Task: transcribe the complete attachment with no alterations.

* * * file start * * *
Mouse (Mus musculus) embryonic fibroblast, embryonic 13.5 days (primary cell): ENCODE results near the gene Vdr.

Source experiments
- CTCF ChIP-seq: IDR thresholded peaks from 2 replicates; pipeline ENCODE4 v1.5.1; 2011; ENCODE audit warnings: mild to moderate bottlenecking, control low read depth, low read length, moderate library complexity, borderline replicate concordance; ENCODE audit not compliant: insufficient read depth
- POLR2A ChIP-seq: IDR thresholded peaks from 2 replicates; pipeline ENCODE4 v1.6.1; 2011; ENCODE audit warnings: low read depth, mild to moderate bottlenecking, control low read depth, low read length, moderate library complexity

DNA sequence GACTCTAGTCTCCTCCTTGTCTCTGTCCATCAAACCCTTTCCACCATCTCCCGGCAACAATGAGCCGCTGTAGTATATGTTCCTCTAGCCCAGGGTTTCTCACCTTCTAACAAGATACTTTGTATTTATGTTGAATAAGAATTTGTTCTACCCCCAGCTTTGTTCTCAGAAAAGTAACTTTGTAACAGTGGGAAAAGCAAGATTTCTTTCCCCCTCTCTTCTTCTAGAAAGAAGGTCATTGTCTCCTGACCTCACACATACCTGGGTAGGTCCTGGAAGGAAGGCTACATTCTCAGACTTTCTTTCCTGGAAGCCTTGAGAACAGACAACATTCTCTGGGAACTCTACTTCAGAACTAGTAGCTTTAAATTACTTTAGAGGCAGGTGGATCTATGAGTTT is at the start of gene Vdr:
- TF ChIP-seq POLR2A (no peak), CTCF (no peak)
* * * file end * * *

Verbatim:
Mouse (Mus musculus) embryonic fibroblast, embryonic 13.5 days (primary cell): ENCODE results near the gene Vdr.

Source experiments
- CTCF ChIP-seq: IDR thresholded peaks from 2 replicates; pipeline ENCODE4 v1.5.1; 2011; ENCODE audit warnings: mild to moderate bottlenecking, control low read depth, low read length, moderate library complexity, borderline replicate concordance; ENCODE audit not compliant: insufficient read depth
- POLR2A ChIP-seq: IDR thresholded peaks from 2 replicates; pipeline ENCODE4 v1.6.1; 2011; ENCODE audit warnings: low read depth, mild to moderate bottlenecking, control low read depth, low read length, moderate library complexity

DNA sequence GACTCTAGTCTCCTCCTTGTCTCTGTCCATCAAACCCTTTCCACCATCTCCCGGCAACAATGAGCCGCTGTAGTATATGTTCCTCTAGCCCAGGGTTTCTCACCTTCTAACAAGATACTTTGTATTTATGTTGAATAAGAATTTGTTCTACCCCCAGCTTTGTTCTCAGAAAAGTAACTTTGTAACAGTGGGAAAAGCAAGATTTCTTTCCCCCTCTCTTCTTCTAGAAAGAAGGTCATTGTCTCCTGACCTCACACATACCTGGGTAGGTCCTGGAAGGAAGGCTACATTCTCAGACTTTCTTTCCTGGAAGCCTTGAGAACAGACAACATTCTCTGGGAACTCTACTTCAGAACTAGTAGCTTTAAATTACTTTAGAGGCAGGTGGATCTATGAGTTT is at the start of gene Vdr:
- TF ChIP-seq POLR2A (no peak), CTCF (no peak)